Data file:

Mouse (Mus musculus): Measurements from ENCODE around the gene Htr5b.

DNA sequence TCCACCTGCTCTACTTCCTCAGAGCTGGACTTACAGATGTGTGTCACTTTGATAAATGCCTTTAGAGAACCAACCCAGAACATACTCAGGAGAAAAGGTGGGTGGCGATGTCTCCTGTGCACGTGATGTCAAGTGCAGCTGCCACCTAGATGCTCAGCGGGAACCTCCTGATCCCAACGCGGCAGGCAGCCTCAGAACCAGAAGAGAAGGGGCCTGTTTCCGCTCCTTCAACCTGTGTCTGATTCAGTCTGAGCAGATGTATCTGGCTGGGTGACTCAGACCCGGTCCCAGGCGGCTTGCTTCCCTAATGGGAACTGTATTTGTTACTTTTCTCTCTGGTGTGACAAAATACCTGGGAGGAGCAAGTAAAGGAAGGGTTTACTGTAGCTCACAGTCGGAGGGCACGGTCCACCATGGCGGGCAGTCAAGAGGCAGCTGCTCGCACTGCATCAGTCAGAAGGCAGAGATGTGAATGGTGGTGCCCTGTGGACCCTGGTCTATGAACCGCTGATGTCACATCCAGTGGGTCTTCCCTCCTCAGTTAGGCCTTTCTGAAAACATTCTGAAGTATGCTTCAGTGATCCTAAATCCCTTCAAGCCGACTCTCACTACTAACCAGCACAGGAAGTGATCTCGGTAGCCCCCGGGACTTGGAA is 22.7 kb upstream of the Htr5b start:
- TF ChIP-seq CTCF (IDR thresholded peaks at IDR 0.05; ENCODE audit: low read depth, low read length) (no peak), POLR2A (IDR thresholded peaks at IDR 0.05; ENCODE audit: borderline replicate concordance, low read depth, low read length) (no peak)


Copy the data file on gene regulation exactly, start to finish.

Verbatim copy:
Mouse (Mus musculus): Measurements from ENCODE around the gene Htr5b.

DNA sequence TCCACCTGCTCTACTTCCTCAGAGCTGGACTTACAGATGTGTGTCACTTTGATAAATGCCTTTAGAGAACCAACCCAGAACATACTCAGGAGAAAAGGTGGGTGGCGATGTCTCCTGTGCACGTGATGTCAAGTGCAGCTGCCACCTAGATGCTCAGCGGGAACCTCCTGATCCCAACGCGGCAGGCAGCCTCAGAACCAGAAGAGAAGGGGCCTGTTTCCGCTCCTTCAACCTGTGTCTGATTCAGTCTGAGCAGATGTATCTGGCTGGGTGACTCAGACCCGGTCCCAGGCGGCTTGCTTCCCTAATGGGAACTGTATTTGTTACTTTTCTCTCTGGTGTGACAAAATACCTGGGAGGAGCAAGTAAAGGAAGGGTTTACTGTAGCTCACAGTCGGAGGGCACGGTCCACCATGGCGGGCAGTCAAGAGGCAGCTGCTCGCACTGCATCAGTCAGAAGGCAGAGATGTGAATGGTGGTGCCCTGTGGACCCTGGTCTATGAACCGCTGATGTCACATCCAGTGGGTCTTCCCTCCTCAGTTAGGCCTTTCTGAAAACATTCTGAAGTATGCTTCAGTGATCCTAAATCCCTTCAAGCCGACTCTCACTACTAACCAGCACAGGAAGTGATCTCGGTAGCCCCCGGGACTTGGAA is 22.7 kb upstream of the Htr5b start:
- TF ChIP-seq CTCF (IDR thresholded peaks at IDR 0.05; ENCODE audit: low read depth, low read length) (no peak), POLR2A (IDR thresholded peaks at IDR 0.05; ENCODE audit: borderline replicate concordance, low read depth, low read length) (no peak)